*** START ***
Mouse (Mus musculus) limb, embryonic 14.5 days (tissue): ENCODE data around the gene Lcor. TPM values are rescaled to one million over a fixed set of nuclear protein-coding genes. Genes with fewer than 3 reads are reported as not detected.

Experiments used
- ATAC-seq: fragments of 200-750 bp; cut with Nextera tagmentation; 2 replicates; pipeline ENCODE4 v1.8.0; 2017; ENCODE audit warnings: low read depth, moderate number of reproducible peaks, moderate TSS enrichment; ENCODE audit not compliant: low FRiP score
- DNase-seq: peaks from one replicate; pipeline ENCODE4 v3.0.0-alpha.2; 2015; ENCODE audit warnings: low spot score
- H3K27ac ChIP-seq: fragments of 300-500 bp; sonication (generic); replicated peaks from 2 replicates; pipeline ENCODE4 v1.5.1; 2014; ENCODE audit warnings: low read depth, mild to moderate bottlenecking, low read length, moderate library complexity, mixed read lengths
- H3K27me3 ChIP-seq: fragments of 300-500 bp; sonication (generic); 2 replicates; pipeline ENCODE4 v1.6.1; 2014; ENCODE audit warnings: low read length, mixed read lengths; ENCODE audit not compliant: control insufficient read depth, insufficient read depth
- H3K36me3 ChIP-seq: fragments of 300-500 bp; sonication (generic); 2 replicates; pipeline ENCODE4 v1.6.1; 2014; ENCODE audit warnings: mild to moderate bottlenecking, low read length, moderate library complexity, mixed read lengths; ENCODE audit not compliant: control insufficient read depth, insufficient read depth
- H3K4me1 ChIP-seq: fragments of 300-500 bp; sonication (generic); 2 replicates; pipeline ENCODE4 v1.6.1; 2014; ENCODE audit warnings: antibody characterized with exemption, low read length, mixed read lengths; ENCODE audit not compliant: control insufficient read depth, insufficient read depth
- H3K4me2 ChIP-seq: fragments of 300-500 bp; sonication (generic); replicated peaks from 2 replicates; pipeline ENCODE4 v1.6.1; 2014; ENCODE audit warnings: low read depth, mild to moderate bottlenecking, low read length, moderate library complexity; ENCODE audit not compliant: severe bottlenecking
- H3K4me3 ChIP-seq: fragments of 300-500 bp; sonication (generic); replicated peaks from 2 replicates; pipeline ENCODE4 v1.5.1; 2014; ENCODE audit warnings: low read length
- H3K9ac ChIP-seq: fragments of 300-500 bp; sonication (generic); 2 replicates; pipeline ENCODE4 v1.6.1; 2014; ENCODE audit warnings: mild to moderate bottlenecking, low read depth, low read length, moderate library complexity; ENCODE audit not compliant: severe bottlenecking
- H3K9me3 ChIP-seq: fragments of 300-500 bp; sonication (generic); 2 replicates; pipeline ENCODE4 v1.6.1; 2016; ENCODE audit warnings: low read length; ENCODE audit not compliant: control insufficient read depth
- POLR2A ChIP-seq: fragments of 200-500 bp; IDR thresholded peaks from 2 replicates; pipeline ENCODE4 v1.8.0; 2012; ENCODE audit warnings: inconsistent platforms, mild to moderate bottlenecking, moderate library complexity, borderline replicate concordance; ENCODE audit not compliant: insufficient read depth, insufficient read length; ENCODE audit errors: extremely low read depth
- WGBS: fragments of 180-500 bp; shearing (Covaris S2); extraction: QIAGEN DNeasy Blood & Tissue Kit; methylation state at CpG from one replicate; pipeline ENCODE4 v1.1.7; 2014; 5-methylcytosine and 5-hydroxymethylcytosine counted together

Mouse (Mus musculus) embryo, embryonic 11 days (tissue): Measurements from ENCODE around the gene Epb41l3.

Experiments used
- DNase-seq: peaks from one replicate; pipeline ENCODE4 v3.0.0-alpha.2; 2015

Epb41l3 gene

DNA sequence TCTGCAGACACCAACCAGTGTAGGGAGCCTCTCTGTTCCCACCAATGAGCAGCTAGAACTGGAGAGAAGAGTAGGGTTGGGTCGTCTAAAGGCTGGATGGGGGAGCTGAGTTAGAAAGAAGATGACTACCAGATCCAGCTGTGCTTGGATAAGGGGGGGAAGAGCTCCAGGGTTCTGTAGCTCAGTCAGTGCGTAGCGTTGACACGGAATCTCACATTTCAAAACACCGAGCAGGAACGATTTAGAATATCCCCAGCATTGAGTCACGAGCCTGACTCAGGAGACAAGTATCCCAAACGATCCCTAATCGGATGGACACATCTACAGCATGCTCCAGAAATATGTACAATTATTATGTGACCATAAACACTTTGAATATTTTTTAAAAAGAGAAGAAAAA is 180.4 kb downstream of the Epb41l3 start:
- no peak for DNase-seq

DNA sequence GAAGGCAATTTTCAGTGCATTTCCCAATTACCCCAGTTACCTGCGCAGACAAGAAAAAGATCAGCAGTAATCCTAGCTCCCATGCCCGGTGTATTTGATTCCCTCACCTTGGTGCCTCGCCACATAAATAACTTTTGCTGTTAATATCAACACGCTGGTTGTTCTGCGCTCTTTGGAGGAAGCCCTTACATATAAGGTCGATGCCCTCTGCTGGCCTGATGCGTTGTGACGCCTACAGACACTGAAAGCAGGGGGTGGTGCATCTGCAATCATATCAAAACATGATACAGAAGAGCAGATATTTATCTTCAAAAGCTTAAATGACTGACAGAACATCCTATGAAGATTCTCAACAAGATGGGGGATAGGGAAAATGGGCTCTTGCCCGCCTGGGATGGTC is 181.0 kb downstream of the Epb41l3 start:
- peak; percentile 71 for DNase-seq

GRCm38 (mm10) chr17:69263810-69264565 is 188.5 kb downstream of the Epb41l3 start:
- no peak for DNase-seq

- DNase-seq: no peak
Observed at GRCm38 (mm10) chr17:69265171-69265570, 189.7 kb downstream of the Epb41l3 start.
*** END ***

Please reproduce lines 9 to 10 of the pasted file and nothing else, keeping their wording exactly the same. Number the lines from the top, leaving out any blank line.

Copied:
- H3K4me2 ChIP-seq: fragments of 300-500 bp; sonication (generic); replicated peaks from 2 replicates; pipeline ENCODE4 v1.6.1; 2014; ENCODE audit warnings: low read depth, mild to moderate bottlenecking, low read length, moderate library complexity; ENCODE audit not compliant: severe bottlenecking
- H3K4me3 ChIP-seq: fragments of 300-500 bp; sonication (generic); replicated peaks from 2 replicates; pipeline ENCODE4 v1.5.1; 2014; ENCODE audit warnings: low read length